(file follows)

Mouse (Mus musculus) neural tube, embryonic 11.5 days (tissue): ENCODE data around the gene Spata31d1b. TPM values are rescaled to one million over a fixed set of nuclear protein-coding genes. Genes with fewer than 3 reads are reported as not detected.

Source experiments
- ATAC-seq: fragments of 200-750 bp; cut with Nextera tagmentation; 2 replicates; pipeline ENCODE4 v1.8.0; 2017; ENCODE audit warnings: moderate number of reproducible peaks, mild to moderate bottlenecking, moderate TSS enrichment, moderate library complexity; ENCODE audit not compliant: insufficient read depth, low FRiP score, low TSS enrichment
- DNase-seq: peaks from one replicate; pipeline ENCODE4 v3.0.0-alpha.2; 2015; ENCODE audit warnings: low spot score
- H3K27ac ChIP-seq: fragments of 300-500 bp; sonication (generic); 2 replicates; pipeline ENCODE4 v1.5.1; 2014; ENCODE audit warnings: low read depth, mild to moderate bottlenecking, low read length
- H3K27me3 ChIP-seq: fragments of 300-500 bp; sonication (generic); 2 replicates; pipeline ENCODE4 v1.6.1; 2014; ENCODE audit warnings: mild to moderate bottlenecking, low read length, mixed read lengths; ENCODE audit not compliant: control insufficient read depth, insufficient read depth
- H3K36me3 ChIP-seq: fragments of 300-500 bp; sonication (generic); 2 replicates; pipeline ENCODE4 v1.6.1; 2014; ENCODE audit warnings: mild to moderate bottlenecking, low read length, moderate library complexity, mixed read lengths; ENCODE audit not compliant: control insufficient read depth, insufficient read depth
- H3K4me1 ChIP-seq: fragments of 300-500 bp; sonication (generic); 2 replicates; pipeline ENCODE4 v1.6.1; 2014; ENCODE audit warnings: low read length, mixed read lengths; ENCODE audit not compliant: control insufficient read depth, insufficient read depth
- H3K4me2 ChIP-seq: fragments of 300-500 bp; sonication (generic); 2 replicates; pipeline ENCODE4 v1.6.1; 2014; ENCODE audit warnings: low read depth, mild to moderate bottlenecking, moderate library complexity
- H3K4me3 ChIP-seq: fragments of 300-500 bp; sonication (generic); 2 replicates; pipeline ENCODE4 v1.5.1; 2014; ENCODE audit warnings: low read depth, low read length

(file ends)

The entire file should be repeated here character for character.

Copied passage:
Mouse (Mus musculus) neural tube, embryonic 11.5 days (tissue): ENCODE data around the gene Spata31d1b. TPM values are rescaled to one million over a fixed set of nuclear protein-coding genes. Genes with fewer than 3 reads are reported as not detected.

Source experiments
- ATAC-seq: fragments of 200-750 bp; cut with Nextera tagmentation; 2 replicates; pipeline ENCODE4 v1.8.0; 2017; ENCODE audit warnings: moderate number of reproducible peaks, mild to moderate bottlenecking, moderate TSS enrichment, moderate library complexity; ENCODE audit not compliant: insufficient read depth, low FRiP score, low TSS enrichment
- DNase-seq: peaks from one replicate; pipeline ENCODE4 v3.0.0-alpha.2; 2015; ENCODE audit warnings: low spot score
- H3K27ac ChIP-seq: fragments of 300-500 bp; sonication (generic); 2 replicates; pipeline ENCODE4 v1.5.1; 2014; ENCODE audit warnings: low read depth, mild to moderate bottlenecking, low read length
- H3K27me3 ChIP-seq: fragments of 300-500 bp; sonication (generic); 2 replicates; pipeline ENCODE4 v1.6.1; 2014; ENCODE audit warnings: mild to moderate bottlenecking, low read length, mixed read lengths; ENCODE audit not compliant: control insufficient read depth, insufficient read depth
- H3K36me3 ChIP-seq: fragments of 300-500 bp; sonication (generic); 2 replicates; pipeline ENCODE4 v1.6.1; 2014; ENCODE audit warnings: mild to moderate bottlenecking, low read length, moderate library complexity, mixed read lengths; ENCODE audit not compliant: control insufficient read depth, insufficient read depth
- H3K4me1 ChIP-seq: fragments of 300-500 bp; sonication (generic); 2 replicates; pipeline ENCODE4 v1.6.1; 2014; ENCODE audit warnings: low read length, mixed read lengths; ENCODE audit not compliant: control insufficient read depth, insufficient read depth
- H3K4me2 ChIP-seq: fragments of 300-500 bp; sonication (generic); 2 replicates; pipeline ENCODE4 v1.6.1; 2014; ENCODE audit warnings: low read depth, mild to moderate bottlenecking, moderate library complexity
- H3K4me3 ChIP-seq: fragments of 300-500 bp; sonication (generic); 2 replicates; pipeline ENCODE4 v1.5.1; 2014; ENCODE audit warnings: low read depth, low read length